Mailinglist Archive: opensuse (2224 mails)

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Re: [opensuse] LILO/Grub Problem
  • From: "Joe Morris (NTM)" <Joe_Morris@xxxxxxx>
  • Date: Sun, 04 Feb 2007 08:31:54 +0800
  • Message-id: <45C5297A.4050604@xxxxxxx>
Bob S wrote:
> On Saturday 03 February 2007 02:27, Joe Morris (NTM) wrote:
>> Add this to this file.
>> ### Added 10.0 Boot ###
>> title openSUSE 10.0
>> root (hd1,2)
>> kernel (hd1,0)/vmlinuz root=/dev/hdb3 vga=0x31a resume=/dev/hdb2 splash=silent showopts
>> initrd (hd1,0)/initrd
Sorry, watch the wrapping. Perhaps some explanation of the above will
help. [Note, i changed a few items above from original try]. root is
for grub to find the root of the OS (I originally thought it needed to
be the boot partition). I forgot since I have not had a separate boot
for some years. Kernel like is to load the kernel image. Here I added
the grub notation to find vmlinuz on the boot partition in the root of
that partition. My root line above appears to be wrong from a few pages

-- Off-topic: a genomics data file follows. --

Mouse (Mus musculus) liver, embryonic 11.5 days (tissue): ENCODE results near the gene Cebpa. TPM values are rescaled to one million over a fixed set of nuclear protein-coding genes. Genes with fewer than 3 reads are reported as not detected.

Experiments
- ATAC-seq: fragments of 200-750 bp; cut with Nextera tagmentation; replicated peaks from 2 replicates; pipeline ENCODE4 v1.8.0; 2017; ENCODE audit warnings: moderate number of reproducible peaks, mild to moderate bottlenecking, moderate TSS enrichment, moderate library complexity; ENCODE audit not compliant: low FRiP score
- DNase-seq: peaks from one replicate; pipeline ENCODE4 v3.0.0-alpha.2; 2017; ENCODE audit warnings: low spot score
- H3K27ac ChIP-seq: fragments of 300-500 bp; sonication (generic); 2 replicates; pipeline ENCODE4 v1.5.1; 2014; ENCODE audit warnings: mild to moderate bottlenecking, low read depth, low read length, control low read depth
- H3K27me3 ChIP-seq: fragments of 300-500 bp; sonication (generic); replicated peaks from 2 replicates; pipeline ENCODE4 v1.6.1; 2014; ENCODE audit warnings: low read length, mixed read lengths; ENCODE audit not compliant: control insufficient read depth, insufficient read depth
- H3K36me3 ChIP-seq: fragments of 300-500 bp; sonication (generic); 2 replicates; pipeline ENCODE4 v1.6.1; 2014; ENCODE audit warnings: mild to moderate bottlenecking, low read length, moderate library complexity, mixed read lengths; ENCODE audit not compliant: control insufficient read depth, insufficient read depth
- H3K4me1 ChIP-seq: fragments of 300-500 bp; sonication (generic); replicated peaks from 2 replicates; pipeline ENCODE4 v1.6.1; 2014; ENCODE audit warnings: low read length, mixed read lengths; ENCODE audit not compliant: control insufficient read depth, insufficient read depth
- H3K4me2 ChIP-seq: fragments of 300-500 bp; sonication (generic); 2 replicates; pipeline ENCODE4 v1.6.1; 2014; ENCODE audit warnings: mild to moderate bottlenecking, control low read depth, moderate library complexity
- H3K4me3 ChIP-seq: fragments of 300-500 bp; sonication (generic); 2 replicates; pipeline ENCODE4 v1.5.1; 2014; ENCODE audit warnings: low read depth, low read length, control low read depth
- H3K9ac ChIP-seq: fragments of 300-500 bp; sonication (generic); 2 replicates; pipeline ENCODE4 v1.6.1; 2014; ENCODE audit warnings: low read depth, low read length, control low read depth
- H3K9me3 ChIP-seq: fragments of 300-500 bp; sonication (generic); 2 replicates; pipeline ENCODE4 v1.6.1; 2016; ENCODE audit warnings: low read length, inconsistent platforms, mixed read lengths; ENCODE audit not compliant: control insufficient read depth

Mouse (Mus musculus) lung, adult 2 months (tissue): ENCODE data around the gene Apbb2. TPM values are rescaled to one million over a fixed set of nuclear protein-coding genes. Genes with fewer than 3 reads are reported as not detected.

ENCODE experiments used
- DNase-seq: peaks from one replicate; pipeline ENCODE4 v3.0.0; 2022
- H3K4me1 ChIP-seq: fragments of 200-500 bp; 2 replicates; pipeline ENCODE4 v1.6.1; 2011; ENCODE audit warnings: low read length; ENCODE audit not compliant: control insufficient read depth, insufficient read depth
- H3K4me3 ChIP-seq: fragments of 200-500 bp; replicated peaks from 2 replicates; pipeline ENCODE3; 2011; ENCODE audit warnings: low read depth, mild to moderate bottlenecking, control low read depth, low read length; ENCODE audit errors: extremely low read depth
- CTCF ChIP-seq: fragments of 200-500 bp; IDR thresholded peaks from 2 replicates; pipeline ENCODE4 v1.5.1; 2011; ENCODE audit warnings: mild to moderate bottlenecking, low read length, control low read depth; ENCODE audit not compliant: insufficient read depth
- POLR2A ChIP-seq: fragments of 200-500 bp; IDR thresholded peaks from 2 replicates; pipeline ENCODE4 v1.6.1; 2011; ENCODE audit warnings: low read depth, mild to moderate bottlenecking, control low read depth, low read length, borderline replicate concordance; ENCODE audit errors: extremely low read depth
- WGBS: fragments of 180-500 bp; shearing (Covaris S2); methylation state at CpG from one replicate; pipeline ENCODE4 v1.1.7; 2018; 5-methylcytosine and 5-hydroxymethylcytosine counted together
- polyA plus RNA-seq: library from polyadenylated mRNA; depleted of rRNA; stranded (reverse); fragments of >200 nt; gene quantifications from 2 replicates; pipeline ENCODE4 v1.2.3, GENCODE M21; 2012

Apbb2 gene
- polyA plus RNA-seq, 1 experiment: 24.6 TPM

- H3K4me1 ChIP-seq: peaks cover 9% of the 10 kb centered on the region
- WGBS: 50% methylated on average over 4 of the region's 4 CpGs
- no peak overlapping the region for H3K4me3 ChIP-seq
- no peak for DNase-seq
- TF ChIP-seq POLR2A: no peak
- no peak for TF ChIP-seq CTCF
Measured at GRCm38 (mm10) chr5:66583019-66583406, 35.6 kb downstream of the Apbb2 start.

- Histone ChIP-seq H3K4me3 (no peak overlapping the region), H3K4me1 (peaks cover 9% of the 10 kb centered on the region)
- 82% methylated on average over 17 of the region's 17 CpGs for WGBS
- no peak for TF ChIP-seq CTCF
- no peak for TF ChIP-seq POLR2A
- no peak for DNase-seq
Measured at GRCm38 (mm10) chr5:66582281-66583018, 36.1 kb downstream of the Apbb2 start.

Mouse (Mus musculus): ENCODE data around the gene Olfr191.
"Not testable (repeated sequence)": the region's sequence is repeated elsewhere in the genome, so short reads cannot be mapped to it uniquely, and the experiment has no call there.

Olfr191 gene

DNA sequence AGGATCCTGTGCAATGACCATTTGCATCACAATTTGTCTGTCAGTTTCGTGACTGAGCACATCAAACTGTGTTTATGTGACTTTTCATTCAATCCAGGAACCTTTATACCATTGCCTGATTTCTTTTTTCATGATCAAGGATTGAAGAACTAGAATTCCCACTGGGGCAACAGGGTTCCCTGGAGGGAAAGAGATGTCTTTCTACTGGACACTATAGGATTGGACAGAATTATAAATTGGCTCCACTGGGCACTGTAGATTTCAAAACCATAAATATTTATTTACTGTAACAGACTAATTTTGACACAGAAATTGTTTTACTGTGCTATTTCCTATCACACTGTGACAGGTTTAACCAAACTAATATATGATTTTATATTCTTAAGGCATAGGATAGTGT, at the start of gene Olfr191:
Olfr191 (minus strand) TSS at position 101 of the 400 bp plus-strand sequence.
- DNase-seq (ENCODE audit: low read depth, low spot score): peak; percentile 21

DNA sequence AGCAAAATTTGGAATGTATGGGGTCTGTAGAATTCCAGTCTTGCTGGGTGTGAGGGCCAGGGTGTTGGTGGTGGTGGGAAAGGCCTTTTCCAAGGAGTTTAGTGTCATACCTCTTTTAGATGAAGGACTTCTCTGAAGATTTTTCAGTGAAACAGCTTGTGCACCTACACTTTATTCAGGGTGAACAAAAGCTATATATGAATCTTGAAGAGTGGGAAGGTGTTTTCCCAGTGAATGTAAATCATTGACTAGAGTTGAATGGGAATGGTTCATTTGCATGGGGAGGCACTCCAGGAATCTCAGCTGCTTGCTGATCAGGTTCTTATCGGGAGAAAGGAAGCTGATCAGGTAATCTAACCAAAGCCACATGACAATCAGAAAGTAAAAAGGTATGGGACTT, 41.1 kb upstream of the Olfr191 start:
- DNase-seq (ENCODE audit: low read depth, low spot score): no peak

I have seen searching online, but I have no way of determining what it
would be for your system. Check out and
it appears from these it may be something like
(hd1,2)/dev/VolGroup00/LogVol00 or something like it. BTW, according to
the release notes, Yasts partition tool can handle LVMs and might at
least allow you to get to your data while we get this working. It might
also help figure out what the root= line should be.
> OK, did as instructed. Sadly it did not work. Does it matter where it is
> placed in the file?
Yes, I assumed you would add it after the last entry, but it would only
change the number for which is the default choice if you do not choose.
>>> fdisk -l /dev/hdb gives me 3 partitions. A 1G boot partition, a 1G swap
>>> partition, and a 28G LVM (which I have my home and all other partions on
>>> as LVM's)
>> Is that one hdb3? or did you have any extended partitions?
> Yes that LVM is hdb3
Sorry, like I said, not that familiar with lvm. Is it called /dev/hdb3
like normal, or what is it called? For example, I run a raid 1, so mine
is /dev/md0.
> Yes. Are you thinking that the boot parameters are inside the LVM?
No, your root partition is in there.
> That's why
> you called root=/dev/hdb3 in the script?
No, that is because that is where your root partition is (i.e. /).
> When that didn't work I went ahead
> and changed it to root=/dev/hdb1. That didn't work either.
That is your boot partition. You need a separate boot (I checked the
release notes) if you use a lvm. Inside your boot partition (hdb1) is
your kernel and most importantly your initrd, which I would assume is
fine since you haven't messed with hdb. Your initrd will have the
necessary modules to recognize your lvm volume.

Joe Morris
Registered Linux user 231871 running openSUSE 10.2 x86_64

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